Nancy is a licensed marriage and family therapist (LMFT), specializing in trauma, addiction, co-occurring disorders, and much more. She was inspired to shift her career to therapy after losing her brother David to a drug overdose. In Episode 28 of The Courage to Change: A Recovery Podcast, Nancy Spitzer shared her story of loss and hope. The entire interview is available here.

Nancy went to school for public relations and marketing, but did not find fulfillment in related careers. When she was 22, Nancy’s brother died in a drug overdose. She knew then that she wanted a career helping other families struggling with addiction. Nancy shared, “[she] wanted to help families because [she] felt like [her] family was so lost and didn’t know what to do. If they had some better education and some guidance, maybe things would have ended differently.”

Nancy grew up as an only child in New Jersey, in a beautiful suburban community. Her father had two sons from a prior marriage who were 17 and 19 years older than she is. Nancy said her dad would, “try to blend the families as best as possible with the age gap.” Age gap aside, Nancy had a very close bond with her brother David, who was 19 years older than her. David “would make me roll on the floor, laughing, just hysterical, very warm, loving, loving person.” 

Nancy knew something was wrong when David would disappear for extended periods of time during her childhood. David went to treatment when he was 15, Nancy wasn’t born yet, but her father described it as humiliating: “they had shaved his head and did a lot of punishment and consequential treatment with him.” He ran away twice after treatment; the second time Nancy’s father brought him home. When he was home, he was extremely thoughtful, very creative, but he always had low self-esteem. Throughout his adult years, David had serious consequences that stemmed from his drug use, including developing testicular cancer from substance abuse while bodybuilding. 

When Nancy was 16, her parents moved with her to Florida. David came to visit shortly after their move. Nancy remembers David being erratic the entire trip, he couldn’t sleep and was making bizarre comments. Shortly after David left Florida, he was arrested; his mother (not Nancy’s mother) bailed him out. 

At this point, the family was getting a lot of calls to the house from David’s mother, as he was spiraling out of control. Nancy will never forget the last call. “My dad was on the couch and he had gotten a phone call and he just started crying. I knew at that moment that something was wrong, and he just did the air verbalization of David’s gone.”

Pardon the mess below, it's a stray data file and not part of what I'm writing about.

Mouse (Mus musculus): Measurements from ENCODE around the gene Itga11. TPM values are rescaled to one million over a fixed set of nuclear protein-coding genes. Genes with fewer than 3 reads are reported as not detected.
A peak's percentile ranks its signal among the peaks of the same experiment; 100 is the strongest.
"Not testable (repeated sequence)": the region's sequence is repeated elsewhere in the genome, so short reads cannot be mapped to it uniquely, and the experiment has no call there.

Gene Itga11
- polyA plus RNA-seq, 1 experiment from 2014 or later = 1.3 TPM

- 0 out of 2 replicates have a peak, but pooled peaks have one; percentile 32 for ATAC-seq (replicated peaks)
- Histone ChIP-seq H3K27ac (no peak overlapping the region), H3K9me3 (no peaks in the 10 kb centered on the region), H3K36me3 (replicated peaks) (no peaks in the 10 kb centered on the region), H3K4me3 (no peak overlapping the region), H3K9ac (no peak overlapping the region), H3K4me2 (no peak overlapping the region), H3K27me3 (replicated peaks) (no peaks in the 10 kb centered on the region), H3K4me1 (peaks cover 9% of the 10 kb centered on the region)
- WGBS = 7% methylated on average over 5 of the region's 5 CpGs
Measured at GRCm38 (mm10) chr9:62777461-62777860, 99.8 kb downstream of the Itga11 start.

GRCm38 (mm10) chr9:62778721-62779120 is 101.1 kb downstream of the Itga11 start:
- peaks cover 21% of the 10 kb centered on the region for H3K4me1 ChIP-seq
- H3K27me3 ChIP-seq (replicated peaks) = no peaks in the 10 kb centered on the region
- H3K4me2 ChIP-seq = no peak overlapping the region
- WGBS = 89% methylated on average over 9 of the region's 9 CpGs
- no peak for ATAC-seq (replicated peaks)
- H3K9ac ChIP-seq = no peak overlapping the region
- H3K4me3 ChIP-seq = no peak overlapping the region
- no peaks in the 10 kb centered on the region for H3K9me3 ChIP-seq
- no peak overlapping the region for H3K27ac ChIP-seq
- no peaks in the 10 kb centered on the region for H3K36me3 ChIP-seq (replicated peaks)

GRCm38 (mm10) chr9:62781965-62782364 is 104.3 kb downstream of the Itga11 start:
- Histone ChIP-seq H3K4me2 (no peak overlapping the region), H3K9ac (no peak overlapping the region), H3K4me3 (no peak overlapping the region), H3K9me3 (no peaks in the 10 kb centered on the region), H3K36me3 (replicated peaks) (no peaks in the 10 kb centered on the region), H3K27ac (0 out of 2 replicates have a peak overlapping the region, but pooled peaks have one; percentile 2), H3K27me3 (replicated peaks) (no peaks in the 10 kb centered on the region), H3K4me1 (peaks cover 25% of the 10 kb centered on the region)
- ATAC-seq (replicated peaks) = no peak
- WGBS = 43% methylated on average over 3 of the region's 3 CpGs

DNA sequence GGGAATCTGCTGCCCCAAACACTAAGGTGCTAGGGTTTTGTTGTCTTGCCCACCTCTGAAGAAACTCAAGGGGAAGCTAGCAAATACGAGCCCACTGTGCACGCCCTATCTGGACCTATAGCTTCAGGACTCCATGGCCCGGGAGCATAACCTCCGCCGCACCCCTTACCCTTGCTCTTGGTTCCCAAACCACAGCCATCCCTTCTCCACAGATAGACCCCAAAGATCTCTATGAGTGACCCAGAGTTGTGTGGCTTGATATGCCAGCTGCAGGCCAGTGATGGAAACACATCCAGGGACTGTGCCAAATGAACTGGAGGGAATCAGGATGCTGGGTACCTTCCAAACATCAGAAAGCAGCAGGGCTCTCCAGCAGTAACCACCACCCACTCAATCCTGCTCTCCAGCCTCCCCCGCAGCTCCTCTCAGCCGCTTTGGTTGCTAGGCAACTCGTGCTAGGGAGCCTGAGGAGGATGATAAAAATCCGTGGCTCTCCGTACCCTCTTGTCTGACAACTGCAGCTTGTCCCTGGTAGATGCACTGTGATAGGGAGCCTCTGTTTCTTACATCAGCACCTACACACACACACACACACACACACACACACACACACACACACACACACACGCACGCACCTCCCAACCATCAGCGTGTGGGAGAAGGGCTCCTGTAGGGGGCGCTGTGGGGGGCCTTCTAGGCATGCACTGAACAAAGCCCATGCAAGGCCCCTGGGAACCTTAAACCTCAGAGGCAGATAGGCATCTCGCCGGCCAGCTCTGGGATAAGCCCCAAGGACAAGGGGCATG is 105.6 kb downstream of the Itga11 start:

Nancy struggled with her brother’s death. “I was angry that my family really hadn’t done more or intervened more,” Nancy says. “I felt like they kept just pushing it under the rug.”

Nancy started going to Al-Anon, which helped her navigate these thoughts. Al-Anon “taught me to have stable relationships with people. It’s not just about your experience with your loved one, it’s also about how you react to relationships.”

A Therapist’s Perspective

At the beginning of Nancy’s career as therapist, “11 out of 12 clients were opioid users and heroin addicts.” Most of her clients had chronic pain, had been in an accident, or something tooth-related, and they had become addicted and couldn’t afford opiates anymore, so then moved to heroin. “A prescription for opioids is a death script for some people. They get it and they’re gone,” says Nancy.

When counseling a family through addiction, Nancy usually looks at the family as a whole, and talks to each one of them individually. She likes to ask them, “who takes care of you?” It isn’t just the loved one who needs help, the family needs help as well. 

After getting a loved one into treatment, Nancy says there will be boundaries that need to be set, and it’s uncomfortable because you’re “cutting off their air supply.” She says getting parents and family members on the same page is pivotal. 

As a therapist, Nancy does four to five assessments a week, and remarks that all of her clients have some form of trauma. “This is a chronic thought disorder,” says Nancy. “No matter what drug or what substance you put in your body, it’s the thoughts that are connected to our trauma.  If we can start to shift that to be more vulnerable, then we can really open up some pathways.”

Nancy’s passion is to not only help her individual clients, but to help families understand how to navigate the painful path of addiction. “I love seeing the clients grow, the assignments they do, and just seeing them really flourish. It just gives me a lot of hope.”

Quotes have been edited for clarity.